Sunborrowers and Watering Cans

A good neighbour is a friend, a helper, an ally; but a neighbour can also be a kindly stranger who waters a toddler’s bean plant, just because it’s there.

This is the Excerpt Congratulations to A.M. Matte, whose submission Sunborrowers and Watering Cans was the second place winner of Good News Toronto’s 2012 True Story Contest — a creative non-fiction personal essay about a good neighbour.

My son planted a bean in a cup at daycare last spring and it began to bud. To humour him, I bought a pot and some earth, transferred the puny sprout and set the entire concoction out on the common terrace of our condominium building – where I promptly paid it no heed during one of the driest summers our city has known.

When I returned in early August to retrieve the dusty remains, I was surprised to find a thriving, full green plant with edible beans hanging from it. It put in mind my father’s prolific tomato garden, helped along by his neighbour Colette.

Papa has a well-tended and landscaped garden, in part inspired by that of Versailles. Off to the side is a vegetable patch where lettuce, carrot and tomato plants battle the occasional rabbit and inclement weather for survival.

Papa also has a busy schedule that whisks him away from home on a regular basis – too regular for his garden to thrive. That’s where Colette comes in.

She lives next door to my parents; her deck is bathed in sunshine in early morning and overshadowed by trees by noon. There is a grassy patch of land beyond the deck where there used to be an above-ground pool. Beyond that is a small vegetable garden that enjoys Colette’s attention – the same attention she pays to Papa’s garden during my parents’ frequent trips away from home.

Armed with a watering can, Colette makes her way across her neighbours’ lawn and down a small hill to the vegetable patch. She carefully removes the mesh wire fence, which ineffectively keeps rabbits out, and steps in to water the thirsty plants and their cherry-red fruit. Once that job is done, she fills the watering can with the bite-sized tomatoes, ensuring none goes to waste. There are always more when my parents return, as long as Colette waters them.

Later, Colette drags a lawn chair onto my parents’ property for a well-deserved rest. Papa jokes that it’s only fair: in the afternoon, Colette’s place is in shadow, “so we let her borrow our sun!” A little water for a little sun; it’s a pleasant, reciprocal relationship – one I ponder as I bite into a prickly-fuzzy, sun-warmed green bean.

A good neighbour is a friend, a helper, an ally; but a neighbour can also be a kindly stranger who waters a toddler’s bean plant, just because it’s there.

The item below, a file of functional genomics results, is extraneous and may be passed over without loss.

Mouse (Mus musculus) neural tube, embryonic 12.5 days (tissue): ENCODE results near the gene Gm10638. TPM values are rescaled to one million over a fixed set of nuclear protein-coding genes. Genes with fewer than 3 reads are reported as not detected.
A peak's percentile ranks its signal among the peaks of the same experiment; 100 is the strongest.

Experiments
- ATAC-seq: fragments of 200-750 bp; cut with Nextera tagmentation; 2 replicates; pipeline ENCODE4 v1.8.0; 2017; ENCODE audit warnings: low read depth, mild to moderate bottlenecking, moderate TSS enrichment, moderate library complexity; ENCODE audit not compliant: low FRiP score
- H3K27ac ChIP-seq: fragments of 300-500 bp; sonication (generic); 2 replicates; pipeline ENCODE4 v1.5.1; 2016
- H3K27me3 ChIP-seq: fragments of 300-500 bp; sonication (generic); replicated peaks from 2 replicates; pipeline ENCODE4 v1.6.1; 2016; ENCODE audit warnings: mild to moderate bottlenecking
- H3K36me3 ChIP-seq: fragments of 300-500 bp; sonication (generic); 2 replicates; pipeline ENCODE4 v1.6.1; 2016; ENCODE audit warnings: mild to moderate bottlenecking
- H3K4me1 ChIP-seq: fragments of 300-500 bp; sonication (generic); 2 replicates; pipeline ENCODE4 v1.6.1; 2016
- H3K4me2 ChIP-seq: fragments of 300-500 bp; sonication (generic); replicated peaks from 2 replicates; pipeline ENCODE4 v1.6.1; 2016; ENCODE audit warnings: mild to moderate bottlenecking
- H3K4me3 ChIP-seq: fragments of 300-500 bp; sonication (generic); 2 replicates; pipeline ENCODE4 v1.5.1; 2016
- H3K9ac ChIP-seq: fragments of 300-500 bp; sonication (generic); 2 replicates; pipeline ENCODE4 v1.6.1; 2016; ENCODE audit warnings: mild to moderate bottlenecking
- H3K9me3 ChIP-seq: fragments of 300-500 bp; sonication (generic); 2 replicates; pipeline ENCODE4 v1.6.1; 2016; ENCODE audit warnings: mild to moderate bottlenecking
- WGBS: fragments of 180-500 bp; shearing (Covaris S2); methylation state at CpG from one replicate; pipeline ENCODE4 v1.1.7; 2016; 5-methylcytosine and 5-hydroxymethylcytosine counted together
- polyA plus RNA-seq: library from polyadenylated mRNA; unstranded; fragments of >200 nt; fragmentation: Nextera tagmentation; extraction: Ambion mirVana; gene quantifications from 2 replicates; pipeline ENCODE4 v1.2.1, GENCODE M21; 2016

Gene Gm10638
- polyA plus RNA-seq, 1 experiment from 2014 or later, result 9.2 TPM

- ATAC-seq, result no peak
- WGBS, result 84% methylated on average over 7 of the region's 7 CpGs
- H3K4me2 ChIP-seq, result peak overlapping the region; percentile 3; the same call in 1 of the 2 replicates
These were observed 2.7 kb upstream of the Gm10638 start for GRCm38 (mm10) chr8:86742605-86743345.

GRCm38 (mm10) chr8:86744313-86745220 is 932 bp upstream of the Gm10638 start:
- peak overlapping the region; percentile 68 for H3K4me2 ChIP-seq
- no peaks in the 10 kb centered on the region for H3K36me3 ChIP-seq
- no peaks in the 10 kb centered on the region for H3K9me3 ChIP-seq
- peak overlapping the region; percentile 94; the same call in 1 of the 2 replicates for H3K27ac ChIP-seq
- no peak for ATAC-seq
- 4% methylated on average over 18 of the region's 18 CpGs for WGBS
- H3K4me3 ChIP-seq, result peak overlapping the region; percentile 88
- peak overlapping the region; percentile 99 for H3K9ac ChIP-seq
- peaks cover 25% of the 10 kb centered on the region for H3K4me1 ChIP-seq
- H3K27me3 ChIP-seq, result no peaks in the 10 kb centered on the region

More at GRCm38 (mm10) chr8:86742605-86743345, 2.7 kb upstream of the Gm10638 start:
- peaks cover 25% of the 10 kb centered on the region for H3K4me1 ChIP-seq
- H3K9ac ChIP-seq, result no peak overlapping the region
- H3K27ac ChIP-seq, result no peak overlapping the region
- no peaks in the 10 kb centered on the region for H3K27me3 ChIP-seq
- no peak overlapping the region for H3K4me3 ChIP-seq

A.M. Matte

A.M. Matte

First published at the age of 11, A.M. Matte has won the Mathieu da Costa writing competition, a Best of Venue award at the Ottawa Fringe Festival, and the O’Neill-Karch playwriting award. Recent publications include Son of Sun in North of Infinity II, and three short stories in the literary magazine Virages.
A.M. Matte

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13 Responses to "Sunborrowers and Watering Cans"

  1. Merle   January 5, 2013 at 6:32 pm

    what an amazing – and amusing – story.
    One never knows where miracles will show their faces.

    Reply
    • A.M. Matte   January 7, 2013 at 8:00 pm

      Very true.
      Another small “miracle”, if you will – that my kid’s bean sprout is still alive and *almost* thriving on our dining room table.
      Hopefully it lasts the winter and spring indoors until it braves the terrace again.

      Reply
  2. janet cohen   January 5, 2013 at 7:25 pm

    What a truly delightful story. It reaffirms the belief that there is indeed goodness in humankind. Thankk-you Arianne.

    Reply
    • A.M. Matte   January 7, 2013 at 8:02 pm

      Merci Janet. It’s so easy to forget to recognize the small things people do for each other. I hope I can somehow track down my neighbour and thank him / her in person one day.

      Reply
  3. sheila baslaw   January 6, 2013 at 8:38 am

    Heartwarming, too often we forget to give a place of honour to the small beautiful actions people do for the good of others, thanks ,Arianne.

    Reply
    • A.M. Matte   January 7, 2013 at 8:06 pm

      Merci Sheila. In the “big, bad” world, it’s important to take the time to say thank you for the small things. It lifts our spirits and inspires us to make another small gesture to create a world that’s a little closer, a little better.

      Reply
  4. Sophie Tolias   January 7, 2013 at 12:16 am

    Congratulations Arianne. Such a heartwarming story. And it’s lovely how these acts of kindness take us from your condominium terrace to your papa’s landscaped garden. Beautiful description.

    Reply
    • A.M. Matte   January 7, 2013 at 8:18 pm

      Much appreciated, Sophie. It’s acts of kindness like these that remind us that nothing we do goes unnoticed. May we therefore thrive to do more good, whether recognized with much fanfare, or whether it simply makes a stranger smile.

      Reply
  5. A.M. Matte   January 10, 2013 at 6:42 pm

    Much appreciated, Sophie. It’s acts of kindness like these that remind us that nothing we do goes unnoticed. May we therefore thrive to do more good, whether recognized with much fanfare, or whether it simply makes a stranger smile.

    Reply
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  8. A.M. Matte   April 5, 2013 at 9:34 am

    I tracked down the mysterious bean plant benefactor! A neighbour whose condo overlooks the terrace. I shared the story with him and he was pleased that his seemingly small gesture of kindness was recognized.

    Reply
    • Eva Karpati
      Eva Karpati   April 5, 2013 at 11:43 am

      That is wonderful! It sounds like a another story brewing : ).

      Reply

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